Livestock farmers find a quicker fertilization option in embryo transfer

Livestock farmers in Kenya are producing upto ten calves in an year thanks to a new fertilization technology that involves transfer of a fertilized embryo from a donor, which in this case is a high yielding cow, to the recipient which then carries it to the end of the pregnancy, spelling a near end to livestocks' fertilization woes that have been responsible for low quality cows which have ultimately affected milk and meat production.

Dubbed Embryo transfer the technology allows use of local breeds, which are usually of low quality, and known as 'surrogate' mother cows by implanting embryos from high yielding cows. Scientists prefer Borana and Zebu as surrogates due to their physical shape and good mothering abilities. “The concept here is simple, any low quality can give birth to many high quality offsprings in just an year, a huge departure from what we have been seeing with bull servicing or artificial insemination. Again, the process is not surgical,”said Dr. Maurice Cherogony from the East Africa Semen and Embryo Transfer Association.

The process starts with a donor being subjected to hormonal treatment known in veterinary science as super ovulation to trigger release of many eggs. The embryos are then harvested after seven days and are screened to test whether they are normal and later implanted into surrogate cows. The number of calves produced per super ovulation is between three and four.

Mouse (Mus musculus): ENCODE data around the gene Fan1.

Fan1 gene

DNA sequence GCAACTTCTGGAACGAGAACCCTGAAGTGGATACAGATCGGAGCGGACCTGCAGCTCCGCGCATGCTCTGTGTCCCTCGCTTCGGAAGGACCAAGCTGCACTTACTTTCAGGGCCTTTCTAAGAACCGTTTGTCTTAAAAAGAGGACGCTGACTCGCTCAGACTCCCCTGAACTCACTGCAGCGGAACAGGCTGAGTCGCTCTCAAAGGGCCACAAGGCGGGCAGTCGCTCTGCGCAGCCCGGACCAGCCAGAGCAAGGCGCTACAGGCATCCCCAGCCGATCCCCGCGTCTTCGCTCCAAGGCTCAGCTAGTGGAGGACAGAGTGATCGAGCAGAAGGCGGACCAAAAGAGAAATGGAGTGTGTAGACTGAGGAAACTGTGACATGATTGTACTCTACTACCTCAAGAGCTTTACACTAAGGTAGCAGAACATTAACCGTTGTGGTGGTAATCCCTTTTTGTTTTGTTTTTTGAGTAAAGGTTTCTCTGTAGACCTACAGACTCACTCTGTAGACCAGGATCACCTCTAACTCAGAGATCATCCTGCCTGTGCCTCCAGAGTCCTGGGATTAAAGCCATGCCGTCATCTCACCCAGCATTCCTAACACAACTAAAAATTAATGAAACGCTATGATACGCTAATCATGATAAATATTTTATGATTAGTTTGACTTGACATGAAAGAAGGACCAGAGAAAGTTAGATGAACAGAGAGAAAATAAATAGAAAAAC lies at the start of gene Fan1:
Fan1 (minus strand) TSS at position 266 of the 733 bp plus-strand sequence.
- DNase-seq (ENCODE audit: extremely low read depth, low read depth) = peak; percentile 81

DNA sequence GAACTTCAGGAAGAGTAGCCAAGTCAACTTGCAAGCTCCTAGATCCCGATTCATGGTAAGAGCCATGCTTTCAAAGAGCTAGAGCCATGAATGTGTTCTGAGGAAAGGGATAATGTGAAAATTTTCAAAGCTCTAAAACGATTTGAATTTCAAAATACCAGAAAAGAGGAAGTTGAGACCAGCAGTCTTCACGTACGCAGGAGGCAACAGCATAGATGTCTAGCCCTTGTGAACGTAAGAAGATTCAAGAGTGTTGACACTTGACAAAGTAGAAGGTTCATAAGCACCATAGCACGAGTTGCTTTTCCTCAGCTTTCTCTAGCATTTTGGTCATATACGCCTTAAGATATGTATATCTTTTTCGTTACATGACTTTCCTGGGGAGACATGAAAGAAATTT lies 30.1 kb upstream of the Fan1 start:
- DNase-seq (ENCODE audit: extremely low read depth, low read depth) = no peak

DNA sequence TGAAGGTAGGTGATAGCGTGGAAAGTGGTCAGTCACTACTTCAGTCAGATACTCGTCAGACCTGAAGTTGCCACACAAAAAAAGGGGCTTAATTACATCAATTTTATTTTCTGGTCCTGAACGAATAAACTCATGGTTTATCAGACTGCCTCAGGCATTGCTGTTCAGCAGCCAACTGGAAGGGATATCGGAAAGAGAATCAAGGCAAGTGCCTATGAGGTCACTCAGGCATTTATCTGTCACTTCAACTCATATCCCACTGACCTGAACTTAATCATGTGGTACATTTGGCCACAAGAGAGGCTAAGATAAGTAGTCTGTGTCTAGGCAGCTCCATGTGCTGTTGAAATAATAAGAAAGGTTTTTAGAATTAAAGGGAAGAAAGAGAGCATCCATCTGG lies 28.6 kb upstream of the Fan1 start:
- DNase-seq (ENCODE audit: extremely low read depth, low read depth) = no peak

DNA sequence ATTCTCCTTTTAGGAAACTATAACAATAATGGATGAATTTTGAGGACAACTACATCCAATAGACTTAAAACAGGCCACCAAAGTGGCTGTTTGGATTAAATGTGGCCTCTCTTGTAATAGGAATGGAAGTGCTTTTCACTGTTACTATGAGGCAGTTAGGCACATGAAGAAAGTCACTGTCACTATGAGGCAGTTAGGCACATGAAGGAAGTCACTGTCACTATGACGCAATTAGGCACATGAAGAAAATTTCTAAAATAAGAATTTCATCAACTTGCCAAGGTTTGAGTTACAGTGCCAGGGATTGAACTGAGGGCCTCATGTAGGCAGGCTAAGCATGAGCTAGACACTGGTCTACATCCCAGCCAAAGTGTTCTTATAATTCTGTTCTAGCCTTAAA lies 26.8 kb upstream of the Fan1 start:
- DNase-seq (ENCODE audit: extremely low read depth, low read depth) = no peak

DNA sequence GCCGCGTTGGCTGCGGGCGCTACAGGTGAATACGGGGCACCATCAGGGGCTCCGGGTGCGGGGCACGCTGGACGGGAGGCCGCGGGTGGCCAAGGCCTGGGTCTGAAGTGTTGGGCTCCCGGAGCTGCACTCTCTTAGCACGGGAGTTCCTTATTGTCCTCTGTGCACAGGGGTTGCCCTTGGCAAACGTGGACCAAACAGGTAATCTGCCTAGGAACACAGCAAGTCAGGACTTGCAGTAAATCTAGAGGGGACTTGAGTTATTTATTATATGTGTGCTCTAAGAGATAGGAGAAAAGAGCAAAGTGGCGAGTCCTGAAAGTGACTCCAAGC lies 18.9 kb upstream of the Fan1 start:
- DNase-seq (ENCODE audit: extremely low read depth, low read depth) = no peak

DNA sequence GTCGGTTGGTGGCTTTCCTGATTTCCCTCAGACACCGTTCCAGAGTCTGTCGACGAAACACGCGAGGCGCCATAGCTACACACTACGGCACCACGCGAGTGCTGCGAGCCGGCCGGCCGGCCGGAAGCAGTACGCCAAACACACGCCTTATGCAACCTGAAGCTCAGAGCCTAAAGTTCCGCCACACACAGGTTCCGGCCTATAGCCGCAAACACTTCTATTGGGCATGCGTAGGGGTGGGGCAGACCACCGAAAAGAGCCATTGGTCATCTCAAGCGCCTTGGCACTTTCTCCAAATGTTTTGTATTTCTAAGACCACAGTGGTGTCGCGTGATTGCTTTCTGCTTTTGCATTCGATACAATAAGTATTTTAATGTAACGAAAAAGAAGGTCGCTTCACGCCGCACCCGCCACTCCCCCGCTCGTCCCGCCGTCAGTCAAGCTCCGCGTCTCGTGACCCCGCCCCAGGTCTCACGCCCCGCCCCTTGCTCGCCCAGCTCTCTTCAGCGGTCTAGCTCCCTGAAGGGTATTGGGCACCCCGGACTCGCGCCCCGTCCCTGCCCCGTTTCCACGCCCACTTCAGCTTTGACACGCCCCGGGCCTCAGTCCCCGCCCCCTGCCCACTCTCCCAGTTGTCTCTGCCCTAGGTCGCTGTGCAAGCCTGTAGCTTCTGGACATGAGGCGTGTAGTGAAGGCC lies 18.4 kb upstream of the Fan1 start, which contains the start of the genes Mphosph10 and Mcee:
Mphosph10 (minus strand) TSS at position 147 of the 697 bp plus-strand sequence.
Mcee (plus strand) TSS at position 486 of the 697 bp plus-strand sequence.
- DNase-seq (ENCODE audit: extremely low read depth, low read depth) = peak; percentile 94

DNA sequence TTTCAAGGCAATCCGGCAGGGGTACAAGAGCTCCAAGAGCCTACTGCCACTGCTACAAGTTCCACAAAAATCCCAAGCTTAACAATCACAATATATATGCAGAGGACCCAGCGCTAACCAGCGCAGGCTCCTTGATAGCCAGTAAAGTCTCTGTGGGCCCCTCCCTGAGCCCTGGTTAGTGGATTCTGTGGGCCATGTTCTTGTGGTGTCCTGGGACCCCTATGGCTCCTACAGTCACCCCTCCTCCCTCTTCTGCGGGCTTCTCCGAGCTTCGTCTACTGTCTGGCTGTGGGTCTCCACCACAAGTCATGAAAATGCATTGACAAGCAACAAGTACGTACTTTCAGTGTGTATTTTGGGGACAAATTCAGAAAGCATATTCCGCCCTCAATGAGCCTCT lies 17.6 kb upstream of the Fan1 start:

“It is possible to induce a cow to super ovulate four to five times a year. Ten calves can be produced  per cow per year,”he said. Farmers interested in the technology are advised on the procedures and a programme tailor made for them is developed, complete with financing options. The project is supported by th regional World Bank East African Agricultural Productivity Project (EAAPP).

However the prohibitive cost of the transfer has stood in the way of the farmers. A minimum package for embryo transfer is Sh200,000 which enables the harvesting of embryos from three donors and a transfer to a minimum of five surrogates.
The Association is however encouraging farmers to partner in groups or work with cooperatives to assist them meet the financial requirements.

The cost of producing embryos ranges between Sh5,000 and Sh7,000 per embryo which would not cost less than Sh20,000 to buy or sell. A well selected embryo transfer calf costs Sh150,000 at birth. Since 2010, Easeta has managed to flush more than 50 donors and obtain over 150 embryos.